Sepultura – Machine Messiah






Machine Messiah is a diverse creature. It cuts with straightforward thrash brutality while implementing unique twists and turns that add layers of complexity and character to the music. The title track sets the scene for this unorthodox approach as it stitches together a sombre atmosphere using low vocals and minimalistic strings that stir imagery of campfire stories in a dark forest. The tension breaks as the chants transform into screams and the guitars fire up with an edge of distortion. The disparate blend of techniques creates an uneasy sensation while building a mounting suspense that is capitalized on throughout the album.

Selpultura seem to have put something for everyone into Machine Messiah and, more impressively, did so with discipline and style. While the heavy sections of the album are the embodiment of sonic chaos, they are done with clean production that prevents confusion. Every time the guitar bites, there is a satisfying crunch that leaves the audience with no option except to bang their heads. The percussion sets in at a machine gun tempo, blasting away in the sections of madness while still showing the restraint to pull back at the appropriate times. Even the bass manages to sneak in for a few quick blows, as the excellent production allows for each element to feel purposeful and full of intention.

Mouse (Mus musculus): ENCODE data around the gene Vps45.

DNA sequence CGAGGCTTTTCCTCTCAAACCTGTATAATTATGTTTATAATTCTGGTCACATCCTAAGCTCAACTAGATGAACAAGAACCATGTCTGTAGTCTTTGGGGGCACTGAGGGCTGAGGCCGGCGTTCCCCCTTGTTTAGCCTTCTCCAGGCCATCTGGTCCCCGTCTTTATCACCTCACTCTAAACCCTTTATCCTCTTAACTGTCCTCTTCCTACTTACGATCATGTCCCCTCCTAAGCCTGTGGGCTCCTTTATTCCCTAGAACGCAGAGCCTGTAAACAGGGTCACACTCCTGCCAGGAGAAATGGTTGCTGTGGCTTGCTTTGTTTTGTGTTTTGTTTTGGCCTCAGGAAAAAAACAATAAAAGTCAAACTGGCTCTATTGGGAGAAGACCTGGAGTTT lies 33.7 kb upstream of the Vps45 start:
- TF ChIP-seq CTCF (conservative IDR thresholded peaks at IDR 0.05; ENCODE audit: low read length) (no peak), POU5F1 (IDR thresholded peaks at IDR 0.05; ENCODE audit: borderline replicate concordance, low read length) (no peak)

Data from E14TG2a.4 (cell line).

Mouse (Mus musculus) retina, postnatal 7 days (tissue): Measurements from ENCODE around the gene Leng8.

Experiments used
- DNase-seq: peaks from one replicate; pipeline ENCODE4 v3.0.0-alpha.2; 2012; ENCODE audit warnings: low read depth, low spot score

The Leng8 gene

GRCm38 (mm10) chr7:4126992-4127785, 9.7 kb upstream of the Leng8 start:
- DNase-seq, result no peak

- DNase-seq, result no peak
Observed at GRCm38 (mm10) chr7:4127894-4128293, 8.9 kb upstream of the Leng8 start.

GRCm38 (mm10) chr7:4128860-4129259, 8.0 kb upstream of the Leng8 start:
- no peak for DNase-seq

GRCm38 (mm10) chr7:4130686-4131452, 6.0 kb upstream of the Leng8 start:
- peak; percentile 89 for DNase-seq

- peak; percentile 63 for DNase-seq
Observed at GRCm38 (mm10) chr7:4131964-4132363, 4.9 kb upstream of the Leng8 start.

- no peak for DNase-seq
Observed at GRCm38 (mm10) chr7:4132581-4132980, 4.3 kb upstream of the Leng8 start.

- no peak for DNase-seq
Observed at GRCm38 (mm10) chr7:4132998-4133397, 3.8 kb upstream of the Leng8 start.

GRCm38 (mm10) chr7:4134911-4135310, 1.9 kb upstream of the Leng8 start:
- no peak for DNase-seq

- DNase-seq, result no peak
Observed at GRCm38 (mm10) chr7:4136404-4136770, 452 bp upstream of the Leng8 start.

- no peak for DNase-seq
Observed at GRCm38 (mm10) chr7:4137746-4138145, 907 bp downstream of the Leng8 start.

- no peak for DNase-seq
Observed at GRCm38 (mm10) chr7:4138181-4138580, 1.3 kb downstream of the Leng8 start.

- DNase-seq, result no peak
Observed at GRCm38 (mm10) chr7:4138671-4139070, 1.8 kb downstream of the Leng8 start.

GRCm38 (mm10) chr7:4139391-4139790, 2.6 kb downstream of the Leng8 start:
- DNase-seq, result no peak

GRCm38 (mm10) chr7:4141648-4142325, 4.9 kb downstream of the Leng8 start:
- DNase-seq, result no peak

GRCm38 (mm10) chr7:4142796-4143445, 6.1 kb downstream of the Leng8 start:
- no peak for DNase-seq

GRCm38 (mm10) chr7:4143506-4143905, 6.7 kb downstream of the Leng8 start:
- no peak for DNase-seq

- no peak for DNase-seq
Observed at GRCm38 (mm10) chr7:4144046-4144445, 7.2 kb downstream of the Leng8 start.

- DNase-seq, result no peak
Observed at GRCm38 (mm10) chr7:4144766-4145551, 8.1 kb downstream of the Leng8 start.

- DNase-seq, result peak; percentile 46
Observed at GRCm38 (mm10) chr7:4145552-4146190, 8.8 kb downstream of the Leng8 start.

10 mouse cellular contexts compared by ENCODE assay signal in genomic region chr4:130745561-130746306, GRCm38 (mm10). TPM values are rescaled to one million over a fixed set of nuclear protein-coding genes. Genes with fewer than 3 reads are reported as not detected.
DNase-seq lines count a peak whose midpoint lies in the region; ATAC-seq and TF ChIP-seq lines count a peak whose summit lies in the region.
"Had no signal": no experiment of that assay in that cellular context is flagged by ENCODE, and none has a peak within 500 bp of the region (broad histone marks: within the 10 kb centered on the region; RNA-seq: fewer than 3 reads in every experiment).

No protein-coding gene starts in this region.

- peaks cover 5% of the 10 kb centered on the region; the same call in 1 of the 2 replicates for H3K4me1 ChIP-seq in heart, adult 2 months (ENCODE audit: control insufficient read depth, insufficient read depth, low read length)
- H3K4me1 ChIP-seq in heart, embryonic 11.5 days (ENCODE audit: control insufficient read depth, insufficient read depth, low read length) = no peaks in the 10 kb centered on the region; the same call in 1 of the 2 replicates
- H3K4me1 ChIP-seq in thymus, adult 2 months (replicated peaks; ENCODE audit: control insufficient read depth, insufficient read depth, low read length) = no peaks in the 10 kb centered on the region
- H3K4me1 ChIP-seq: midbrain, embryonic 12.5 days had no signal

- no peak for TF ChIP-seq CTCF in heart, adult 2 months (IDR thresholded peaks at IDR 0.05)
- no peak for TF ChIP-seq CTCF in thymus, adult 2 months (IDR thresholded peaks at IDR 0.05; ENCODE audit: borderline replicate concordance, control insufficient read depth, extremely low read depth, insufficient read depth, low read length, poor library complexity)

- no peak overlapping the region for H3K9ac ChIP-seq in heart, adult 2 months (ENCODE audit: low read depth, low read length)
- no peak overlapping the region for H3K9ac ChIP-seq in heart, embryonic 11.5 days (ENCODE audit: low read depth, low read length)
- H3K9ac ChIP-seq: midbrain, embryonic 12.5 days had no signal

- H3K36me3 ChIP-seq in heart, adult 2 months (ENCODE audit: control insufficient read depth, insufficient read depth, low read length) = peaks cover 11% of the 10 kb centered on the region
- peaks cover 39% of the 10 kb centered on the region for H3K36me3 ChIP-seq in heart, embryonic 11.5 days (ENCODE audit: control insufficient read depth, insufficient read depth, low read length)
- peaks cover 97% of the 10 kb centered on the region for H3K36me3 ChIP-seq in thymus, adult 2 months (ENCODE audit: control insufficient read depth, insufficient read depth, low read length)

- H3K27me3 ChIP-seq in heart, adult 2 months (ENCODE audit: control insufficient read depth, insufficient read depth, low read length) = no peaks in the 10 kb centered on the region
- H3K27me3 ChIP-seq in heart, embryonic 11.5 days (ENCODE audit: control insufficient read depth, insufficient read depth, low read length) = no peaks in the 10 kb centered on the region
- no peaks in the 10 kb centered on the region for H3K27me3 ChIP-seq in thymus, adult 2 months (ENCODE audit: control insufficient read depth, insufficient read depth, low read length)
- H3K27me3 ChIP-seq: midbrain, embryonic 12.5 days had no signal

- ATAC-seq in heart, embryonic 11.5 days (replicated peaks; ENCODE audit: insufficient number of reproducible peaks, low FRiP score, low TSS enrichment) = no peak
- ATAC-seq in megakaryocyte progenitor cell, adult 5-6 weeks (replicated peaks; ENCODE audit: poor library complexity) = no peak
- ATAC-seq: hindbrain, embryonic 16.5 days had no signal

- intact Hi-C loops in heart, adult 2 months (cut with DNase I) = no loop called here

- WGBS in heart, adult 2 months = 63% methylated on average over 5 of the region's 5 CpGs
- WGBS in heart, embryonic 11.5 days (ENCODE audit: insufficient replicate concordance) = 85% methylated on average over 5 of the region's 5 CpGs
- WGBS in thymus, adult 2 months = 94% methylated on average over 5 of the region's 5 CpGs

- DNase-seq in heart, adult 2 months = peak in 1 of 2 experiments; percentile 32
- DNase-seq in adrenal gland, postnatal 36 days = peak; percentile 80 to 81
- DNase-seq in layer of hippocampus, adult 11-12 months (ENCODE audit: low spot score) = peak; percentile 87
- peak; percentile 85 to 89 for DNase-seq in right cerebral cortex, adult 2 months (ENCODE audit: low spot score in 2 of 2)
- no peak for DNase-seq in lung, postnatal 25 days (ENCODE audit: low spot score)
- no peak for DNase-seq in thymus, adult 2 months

The to-the-point thrash portions of the album are strong in their own right, but they are framed by high levels of drama and theatrics that make the performance something special. “Iceberg Dances” is a prime example of the theatrics at work in Machine Messiah, as it has vibes of Opeth’s Deliverance, while being delivered with speed and ferocity cut with oddball elements like heavy synthesizer à la 80’s Deep Purple, and acoustic South American folk sections. The relentlessly contrasting styles keep the album exciting for its entire runtime and drags listener’s to the edge of their chairs. The one problem with this kaleidoscope of music is that some of the more straightforward tracks (“Resistant Parasites” in particular) seem uninteresting when stacked against their diverse brethren.

Machine Messiah is simply a great album; it builds suspense and tension effortlessly, and is presented with a shining coat of high production values. The masterful execution is coloured by unique moments of alternative music that brighten the whole performance. The album is engaging, drawing the listener into Sepultura’s world and shaking them until they can’t take it anymore. The album is a musical treat for those who like the traditional methodologies of thrash and also presents intrigue to folks who like a little bit of weirdness in their ears. If you want to hear some groovy acoustics and keys mashed with skull-shattering guitar, Machine Messiah is worth your time.

In a Nutshell
Plenty of fun and weird elements while still bringing a solid thrash performance.
Reader Rating2 Votes
Excellent production
Strong mix of theatrics and tradition
Straight-forward tracks lose interest
Presiding over the frozen tundra of Ontario atop his mighty polar bear of war, Steve seeks out the metal that he claims, “has a sweet groove, dude.” His musical tastes were raised by his father upon the likes of Black Sabbath, Deep Purple, and Dio, but it wasn’t long before he began tuning his ears to darker and stranger avenues. Finding solace within the domains of prog, stoner, and power metal, he continues to make expeditions into genres unexplored, delving into their history while keeping an eye peeled on the horizon for rising stars.
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